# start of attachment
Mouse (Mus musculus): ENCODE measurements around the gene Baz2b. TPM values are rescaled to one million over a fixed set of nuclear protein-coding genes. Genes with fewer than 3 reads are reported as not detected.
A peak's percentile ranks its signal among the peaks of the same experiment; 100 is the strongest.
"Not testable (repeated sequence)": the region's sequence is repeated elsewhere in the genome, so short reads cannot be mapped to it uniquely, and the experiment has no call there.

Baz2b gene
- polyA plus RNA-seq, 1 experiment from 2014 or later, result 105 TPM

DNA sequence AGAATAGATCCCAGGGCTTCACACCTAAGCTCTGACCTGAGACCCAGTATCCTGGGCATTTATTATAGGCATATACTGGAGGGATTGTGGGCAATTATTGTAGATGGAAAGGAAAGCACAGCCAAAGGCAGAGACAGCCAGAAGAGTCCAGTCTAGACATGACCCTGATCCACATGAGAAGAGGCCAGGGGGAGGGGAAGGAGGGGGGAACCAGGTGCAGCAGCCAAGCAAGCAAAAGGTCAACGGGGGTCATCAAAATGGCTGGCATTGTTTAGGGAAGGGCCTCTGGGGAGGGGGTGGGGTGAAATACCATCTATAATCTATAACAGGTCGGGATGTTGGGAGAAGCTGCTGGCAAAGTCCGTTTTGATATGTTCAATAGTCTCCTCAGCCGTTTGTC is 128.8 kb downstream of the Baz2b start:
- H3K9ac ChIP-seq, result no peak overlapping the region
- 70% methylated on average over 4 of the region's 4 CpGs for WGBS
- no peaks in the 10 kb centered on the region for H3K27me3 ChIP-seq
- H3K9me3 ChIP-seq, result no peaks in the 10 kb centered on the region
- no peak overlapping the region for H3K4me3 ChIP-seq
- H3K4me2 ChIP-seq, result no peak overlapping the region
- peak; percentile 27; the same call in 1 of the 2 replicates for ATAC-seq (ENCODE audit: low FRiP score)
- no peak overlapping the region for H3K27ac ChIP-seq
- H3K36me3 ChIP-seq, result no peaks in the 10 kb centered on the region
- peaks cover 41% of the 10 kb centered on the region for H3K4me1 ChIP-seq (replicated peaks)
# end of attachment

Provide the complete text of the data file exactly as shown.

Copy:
Mouse (Mus musculus): ENCODE measurements around the gene Baz2b. TPM values are rescaled to one million over a fixed set of nuclear protein-coding genes. Genes with fewer than 3 reads are reported as not detected.
A peak's percentile ranks its signal among the peaks of the same experiment; 100 is the strongest.
"Not testable (repeated sequence)": the region's sequence is repeated elsewhere in the genome, so short reads cannot be mapped to it uniquely, and the experiment has no call there.

Baz2b gene
- polyA plus RNA-seq, 1 experiment from 2014 or later, result 105 TPM

DNA sequence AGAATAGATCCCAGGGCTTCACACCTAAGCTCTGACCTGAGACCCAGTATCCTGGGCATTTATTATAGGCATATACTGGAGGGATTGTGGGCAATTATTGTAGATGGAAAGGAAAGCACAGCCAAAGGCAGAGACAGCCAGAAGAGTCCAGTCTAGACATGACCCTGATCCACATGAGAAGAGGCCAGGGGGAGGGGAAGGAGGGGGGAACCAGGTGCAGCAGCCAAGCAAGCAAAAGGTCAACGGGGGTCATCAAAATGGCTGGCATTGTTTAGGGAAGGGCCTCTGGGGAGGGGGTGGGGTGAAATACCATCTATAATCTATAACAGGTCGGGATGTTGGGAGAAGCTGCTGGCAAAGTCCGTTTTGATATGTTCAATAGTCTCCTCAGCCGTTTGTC is 128.8 kb downstream of the Baz2b start:
- H3K9ac ChIP-seq, result no peak overlapping the region
- 70% methylated on average over 4 of the region's 4 CpGs for WGBS
- no peaks in the 10 kb centered on the region for H3K27me3 ChIP-seq
- H3K9me3 ChIP-seq, result no peaks in the 10 kb centered on the region
- no peak overlapping the region for H3K4me3 ChIP-seq
- H3K4me2 ChIP-seq, result no peak overlapping the region
- peak; percentile 27; the same call in 1 of the 2 replicates for ATAC-seq (ENCODE audit: low FRiP score)
- no peak overlapping the region for H3K27ac ChIP-seq
- H3K36me3 ChIP-seq, result no peaks in the 10 kb centered on the region
- peaks cover 41% of the 10 kb centered on the region for H3K4me1 ChIP-seq (replicated peaks)